Just as teens are leaving the blogosphere for Twitter, I’m showing my age by becoming involved in another blog, over at St. Louis Kids Magazine. (Go check it out — and leave some comments, because it’ll be featured on Great Day St. Louis next week and I want it to look fabulous!)  I post there occasionally but edit daily, which is why this blog’s been getting short shrift lately. Plus we’ve been out and about to all the usual sports practices and school meetings and such. But we did find time for some springtime fun last week, planting seeds for the new community garden on Cherokee at Ohio. One of the garden’s sponsors, The Community Arts and Media Project, kindly allowed about a dozen of us to track potting soil all over the floor, and no one batted an eye when the bomb-making started off toward the back.

Seed bombs, that is — I’ve written about them before, the globs of dry clay and dirt and wildflower seeds with a little water to hold them all together. You make them, let them dry out a little, then toss them anywhere that needs a dose of color.  This time of year in St. Louis, it’s hard to remember a corner of the city that hasn’t always been gray and dreary!

Our guerilla gardening endeavor was such a hit with the boys that they’re all excited for the next event at CAMP. Poor M. would be disappointed to know that his choir concert will preclude the possibility of his attending CAMP’s bookmaking event on Sunday (Mar. 7) from 2 to 4 p.m.   So please, if you see him, don’t spill the beans. Ages 5 to 15 are welcome, and you can either bring a monetary donation or supplies of your own — anything that can be bound together. RSVPs are appreciated but not required, at lalarky@gmail.com or 314.773.1391.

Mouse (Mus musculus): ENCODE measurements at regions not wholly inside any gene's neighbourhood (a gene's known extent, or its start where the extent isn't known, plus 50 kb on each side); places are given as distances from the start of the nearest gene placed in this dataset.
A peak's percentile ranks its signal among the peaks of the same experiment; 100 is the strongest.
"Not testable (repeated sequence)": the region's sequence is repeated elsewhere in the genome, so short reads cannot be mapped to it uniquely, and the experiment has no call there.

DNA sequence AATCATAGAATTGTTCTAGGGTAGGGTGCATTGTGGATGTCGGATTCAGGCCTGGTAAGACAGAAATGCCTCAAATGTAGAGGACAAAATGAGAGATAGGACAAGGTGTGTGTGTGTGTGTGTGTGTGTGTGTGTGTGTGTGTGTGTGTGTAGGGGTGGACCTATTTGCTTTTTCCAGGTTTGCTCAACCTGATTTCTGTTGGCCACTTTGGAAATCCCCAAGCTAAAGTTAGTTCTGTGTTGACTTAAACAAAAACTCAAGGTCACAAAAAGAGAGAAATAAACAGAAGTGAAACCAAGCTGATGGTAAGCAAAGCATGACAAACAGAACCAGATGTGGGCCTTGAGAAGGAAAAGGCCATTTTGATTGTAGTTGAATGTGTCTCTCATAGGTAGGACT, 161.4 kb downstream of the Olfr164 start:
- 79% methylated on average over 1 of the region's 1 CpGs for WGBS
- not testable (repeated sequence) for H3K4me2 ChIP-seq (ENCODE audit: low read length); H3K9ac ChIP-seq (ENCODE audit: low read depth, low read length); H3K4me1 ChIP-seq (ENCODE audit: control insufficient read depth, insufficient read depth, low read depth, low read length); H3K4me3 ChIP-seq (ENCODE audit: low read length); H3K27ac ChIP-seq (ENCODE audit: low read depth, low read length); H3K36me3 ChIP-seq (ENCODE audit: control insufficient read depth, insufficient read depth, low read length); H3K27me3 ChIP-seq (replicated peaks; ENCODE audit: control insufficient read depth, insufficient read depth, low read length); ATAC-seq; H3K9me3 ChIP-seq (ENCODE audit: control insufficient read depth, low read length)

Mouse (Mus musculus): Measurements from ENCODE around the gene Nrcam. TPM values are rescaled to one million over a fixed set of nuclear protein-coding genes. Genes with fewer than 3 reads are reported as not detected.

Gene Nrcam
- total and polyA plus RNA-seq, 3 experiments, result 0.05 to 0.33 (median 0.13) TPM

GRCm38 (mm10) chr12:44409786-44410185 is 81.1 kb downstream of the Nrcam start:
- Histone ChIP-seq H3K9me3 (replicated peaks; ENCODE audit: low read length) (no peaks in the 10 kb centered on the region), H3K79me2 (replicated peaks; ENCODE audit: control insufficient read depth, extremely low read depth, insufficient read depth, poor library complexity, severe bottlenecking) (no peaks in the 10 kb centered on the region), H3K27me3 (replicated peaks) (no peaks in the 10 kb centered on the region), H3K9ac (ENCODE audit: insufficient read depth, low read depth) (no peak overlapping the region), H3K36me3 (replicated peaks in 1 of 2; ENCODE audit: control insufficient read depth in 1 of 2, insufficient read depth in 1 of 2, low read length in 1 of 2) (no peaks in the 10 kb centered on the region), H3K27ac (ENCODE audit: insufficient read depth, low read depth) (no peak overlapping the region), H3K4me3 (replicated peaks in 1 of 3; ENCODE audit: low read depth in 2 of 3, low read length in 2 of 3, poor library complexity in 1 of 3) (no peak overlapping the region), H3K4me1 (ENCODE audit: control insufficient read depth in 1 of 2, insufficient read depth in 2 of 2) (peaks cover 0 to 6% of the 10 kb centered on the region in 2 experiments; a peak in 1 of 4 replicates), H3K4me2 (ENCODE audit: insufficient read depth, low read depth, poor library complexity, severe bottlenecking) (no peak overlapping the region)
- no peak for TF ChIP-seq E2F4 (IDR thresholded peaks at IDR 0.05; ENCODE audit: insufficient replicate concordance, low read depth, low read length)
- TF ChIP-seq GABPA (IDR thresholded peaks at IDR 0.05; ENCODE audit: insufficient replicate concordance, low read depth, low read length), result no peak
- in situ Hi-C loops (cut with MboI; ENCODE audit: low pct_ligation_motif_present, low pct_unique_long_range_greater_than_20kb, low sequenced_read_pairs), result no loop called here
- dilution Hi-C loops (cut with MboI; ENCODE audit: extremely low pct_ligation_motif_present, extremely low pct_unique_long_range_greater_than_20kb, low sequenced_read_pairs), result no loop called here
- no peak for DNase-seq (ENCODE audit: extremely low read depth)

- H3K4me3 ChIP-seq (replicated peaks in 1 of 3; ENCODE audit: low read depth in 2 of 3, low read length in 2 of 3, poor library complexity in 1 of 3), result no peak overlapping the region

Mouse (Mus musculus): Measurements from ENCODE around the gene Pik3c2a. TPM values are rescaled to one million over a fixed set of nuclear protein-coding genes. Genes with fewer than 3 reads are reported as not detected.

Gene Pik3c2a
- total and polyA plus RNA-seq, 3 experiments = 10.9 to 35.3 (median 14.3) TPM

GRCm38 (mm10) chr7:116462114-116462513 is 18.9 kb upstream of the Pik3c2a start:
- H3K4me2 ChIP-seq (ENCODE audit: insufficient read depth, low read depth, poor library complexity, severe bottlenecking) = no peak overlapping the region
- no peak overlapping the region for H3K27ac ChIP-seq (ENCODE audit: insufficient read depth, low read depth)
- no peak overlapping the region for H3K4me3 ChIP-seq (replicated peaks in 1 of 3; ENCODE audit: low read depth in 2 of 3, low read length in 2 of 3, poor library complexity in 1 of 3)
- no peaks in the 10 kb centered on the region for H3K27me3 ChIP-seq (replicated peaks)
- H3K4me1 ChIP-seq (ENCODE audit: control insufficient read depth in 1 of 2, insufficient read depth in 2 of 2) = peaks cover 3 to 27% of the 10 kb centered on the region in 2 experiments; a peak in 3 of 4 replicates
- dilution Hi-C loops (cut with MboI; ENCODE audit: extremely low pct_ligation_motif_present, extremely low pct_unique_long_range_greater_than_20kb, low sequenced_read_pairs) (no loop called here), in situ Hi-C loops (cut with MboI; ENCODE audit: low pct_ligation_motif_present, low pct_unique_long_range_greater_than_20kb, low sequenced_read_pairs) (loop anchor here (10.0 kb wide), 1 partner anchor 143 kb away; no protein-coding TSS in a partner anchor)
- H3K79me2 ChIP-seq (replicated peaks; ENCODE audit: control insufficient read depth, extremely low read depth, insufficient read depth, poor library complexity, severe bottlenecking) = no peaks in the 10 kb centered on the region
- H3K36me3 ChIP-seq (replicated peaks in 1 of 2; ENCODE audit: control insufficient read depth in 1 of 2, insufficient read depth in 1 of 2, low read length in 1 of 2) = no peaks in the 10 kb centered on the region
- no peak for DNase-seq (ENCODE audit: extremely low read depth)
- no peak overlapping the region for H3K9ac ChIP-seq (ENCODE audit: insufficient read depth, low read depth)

The next Stages St. Louis storytelling session happens Wednesday (Feb. 3) with an appropriate book: 1*2*3 Valentine’s Day. If you’d like to bring your preschooler or early elementary student to see the 45-minute interactive Stories @ Stages performance and drama opportunity, you need to sign up in advance by calling 636.530.5959 or e-mailing your name, phone number (in case of inclement weather), the number of people attending and the date and time (either 10:15 a.m. or 1:15 p.m.)

The first Wednesday of each month through May brings a new story at the Stages Performing Arts Academy in Chesterfield. Remaining dates are listed on the homepage.

If you can’t make it to the Stages story time, here are a couple of other good options for somewhat out-of-the-ordinary readings:

  • Stories in the Greenhouse at The Green Center, for nature stories illuminated by sunset and, later on, candlelight in the Geodome. The next one is Sunday (Feb. 7) from 6:30-7:30 p.m.; others are Feb. 21 and 28. All ages are welcome, and there’s a nominal $2 per-person fee. To sign up in advance (required), call 314-725-8314 x105.